I was taken to a holding cell and locked in. The door was thick, made of solid metal, and the cell was painted a bilious yellow. It was shaped like a thirty-sixty-ninety triangle, with a bench along the short side and the door and a large window set into the hypotenuse. The window was covered on the outside by a Venetian blind, which was drawn. There was a toilet near the small angle of the cell, opposite the bench. Fortunately, I didn't have to use it; I was acutely conscious of the fact that anyone could pull that blind and peer in at me.

Badly frightened despite the constable's assurances, I stewed there in the cell for forty-five minutes. I was praying that somehow God would get me out of this mess. I probably even promised him that I would never make another bomb threat as long as I lived. (That's a joke, son.)

At about seven-forty-five by my watch, the cell opened and Constable X entered, accompanied by two detectives. One was a man with black hair and a thick mustache, and the other was a blonde woman in her thirties wearing an extremely short and provocative dress beneath her open trenchcoat. She had nice legs, though she wasn't blindingly attractive. Constable X introduced the detectives, then shook my hand, wished me good luck, and left.

The male detective said, "Now, we're going to have to take you out to our precinct for a bit while we do some paperwork on you, and then we'll be taking you downtown for your bail hearing. You'll need to walk between us out to our car. Out of respect for your calling, we're not going to cuff you, but we have to warn you that you are under arrest, and if you try to run we'll have to consider it resisting arrest, and then we will cuff you and charge you with another count. Do you understand?"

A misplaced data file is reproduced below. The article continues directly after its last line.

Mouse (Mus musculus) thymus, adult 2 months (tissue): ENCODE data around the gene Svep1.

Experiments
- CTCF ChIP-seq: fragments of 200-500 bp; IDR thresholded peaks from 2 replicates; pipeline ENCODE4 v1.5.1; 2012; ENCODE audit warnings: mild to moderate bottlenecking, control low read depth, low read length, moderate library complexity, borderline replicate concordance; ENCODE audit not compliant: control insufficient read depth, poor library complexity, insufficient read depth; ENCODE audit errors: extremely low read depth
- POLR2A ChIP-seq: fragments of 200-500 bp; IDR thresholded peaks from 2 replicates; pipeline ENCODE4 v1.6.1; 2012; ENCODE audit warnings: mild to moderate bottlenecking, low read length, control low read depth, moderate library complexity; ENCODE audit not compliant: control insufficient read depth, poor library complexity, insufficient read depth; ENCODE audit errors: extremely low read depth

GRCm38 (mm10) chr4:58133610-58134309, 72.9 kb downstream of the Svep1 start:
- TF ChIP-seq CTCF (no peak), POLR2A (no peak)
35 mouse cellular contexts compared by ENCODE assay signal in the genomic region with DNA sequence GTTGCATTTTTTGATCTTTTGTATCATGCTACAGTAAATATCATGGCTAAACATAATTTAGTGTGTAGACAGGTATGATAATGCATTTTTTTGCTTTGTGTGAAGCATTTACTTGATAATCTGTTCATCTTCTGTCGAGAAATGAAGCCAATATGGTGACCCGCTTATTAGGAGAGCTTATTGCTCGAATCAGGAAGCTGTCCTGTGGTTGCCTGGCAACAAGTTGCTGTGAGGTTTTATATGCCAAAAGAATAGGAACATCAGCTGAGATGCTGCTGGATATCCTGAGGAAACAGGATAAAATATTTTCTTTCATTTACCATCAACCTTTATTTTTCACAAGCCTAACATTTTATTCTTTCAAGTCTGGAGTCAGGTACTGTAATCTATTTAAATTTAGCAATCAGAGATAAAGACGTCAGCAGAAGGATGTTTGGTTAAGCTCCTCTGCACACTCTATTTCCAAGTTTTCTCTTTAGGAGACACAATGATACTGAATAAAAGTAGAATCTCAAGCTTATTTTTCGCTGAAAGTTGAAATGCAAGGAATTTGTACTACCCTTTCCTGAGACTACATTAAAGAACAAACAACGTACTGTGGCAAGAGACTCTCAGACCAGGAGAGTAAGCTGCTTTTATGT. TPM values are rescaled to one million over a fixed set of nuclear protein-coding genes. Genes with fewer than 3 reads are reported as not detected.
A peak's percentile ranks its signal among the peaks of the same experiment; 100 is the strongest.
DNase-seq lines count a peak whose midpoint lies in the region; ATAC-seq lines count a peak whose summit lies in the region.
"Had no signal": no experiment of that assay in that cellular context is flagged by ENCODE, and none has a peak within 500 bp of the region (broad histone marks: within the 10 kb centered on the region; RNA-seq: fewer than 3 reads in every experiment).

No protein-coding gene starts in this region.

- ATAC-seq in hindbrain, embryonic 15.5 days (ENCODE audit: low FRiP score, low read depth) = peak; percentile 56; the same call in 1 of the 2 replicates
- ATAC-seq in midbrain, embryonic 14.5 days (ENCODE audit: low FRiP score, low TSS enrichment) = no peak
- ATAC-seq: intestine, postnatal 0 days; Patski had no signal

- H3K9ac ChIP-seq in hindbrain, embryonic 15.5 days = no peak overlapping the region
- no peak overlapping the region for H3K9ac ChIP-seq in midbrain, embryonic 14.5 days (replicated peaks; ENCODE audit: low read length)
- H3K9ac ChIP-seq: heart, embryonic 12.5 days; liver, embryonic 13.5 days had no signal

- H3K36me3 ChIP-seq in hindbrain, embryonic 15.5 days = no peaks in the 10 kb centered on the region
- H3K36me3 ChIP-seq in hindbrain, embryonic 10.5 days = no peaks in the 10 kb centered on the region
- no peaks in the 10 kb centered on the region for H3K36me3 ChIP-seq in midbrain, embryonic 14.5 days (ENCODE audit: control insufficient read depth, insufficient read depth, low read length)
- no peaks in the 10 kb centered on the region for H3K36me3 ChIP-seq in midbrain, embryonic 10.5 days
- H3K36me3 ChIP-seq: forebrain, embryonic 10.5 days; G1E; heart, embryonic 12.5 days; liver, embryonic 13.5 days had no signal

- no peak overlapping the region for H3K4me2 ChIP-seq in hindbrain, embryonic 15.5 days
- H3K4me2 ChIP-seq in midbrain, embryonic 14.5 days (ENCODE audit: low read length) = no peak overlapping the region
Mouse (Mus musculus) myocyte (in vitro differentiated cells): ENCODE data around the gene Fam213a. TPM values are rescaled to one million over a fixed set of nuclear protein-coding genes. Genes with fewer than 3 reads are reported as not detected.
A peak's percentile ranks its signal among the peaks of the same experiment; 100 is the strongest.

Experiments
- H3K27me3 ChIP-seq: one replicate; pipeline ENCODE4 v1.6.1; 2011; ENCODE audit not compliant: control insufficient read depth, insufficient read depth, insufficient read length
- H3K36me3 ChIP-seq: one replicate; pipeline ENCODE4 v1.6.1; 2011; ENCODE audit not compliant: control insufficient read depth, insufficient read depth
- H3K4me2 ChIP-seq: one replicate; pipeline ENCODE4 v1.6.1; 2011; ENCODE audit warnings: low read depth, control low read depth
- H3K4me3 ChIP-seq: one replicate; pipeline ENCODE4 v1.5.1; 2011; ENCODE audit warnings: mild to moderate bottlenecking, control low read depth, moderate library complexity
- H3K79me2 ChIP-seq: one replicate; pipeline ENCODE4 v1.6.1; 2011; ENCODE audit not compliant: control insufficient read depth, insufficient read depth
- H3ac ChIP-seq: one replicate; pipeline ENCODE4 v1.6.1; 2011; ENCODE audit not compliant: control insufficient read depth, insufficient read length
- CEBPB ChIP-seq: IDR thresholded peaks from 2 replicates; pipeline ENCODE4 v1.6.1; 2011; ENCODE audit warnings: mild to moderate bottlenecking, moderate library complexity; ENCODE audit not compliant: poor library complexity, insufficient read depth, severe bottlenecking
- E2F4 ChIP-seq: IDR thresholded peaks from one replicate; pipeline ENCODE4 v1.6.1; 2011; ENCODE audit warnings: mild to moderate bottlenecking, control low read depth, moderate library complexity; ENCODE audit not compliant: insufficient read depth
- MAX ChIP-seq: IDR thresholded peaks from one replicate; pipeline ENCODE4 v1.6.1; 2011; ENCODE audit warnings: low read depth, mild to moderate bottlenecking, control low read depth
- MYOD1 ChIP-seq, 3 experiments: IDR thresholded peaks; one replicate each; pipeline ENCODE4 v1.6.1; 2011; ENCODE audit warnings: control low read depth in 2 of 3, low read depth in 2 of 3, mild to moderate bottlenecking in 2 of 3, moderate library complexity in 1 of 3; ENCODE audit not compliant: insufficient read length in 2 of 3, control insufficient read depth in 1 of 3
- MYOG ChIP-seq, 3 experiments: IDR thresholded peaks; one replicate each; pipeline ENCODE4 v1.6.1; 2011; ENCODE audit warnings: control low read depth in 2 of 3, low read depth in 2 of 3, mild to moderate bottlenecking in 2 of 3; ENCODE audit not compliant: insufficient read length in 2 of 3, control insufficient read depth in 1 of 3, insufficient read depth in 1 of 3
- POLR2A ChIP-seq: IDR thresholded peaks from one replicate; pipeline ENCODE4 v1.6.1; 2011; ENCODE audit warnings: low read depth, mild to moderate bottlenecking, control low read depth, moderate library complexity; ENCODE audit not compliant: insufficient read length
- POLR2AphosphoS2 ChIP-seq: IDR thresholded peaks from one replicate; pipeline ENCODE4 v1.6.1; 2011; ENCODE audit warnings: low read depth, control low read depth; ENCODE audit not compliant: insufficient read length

I said yes, and we left. We had to run the gauntlet of the hostile precinct room again, but before long we were walking briskly through the dark and empty airport concourse. I stayed squarely between the two detectives, looking straight ahead, while they made small talk back and forth as if I weren't there.

Their car, a brown sedan, was parked in an emergency zone just outside. They let me into the back seat, and before long we were rolling through the night, back toward the city and my night-court appearance.

“Terror on Flight 789” is a very early, much shorter preliminary draft of what would eventually become my full-length memoir The Accidental Terrorist: Confessions of a Reluctant Missionary. If you enjoy this story, you'll like that thoroughly revised and expanded version even more. Available now!

About This Story

“Terror on Flight 789” is a very early, much shorter preliminary draft of what would eventually become my full-length memoir The Accidental Terrorist: Confessions of a Reluctant Missionary. If you enjoy this story, you'll like that thoroughly revised and expanded version even more. Available now!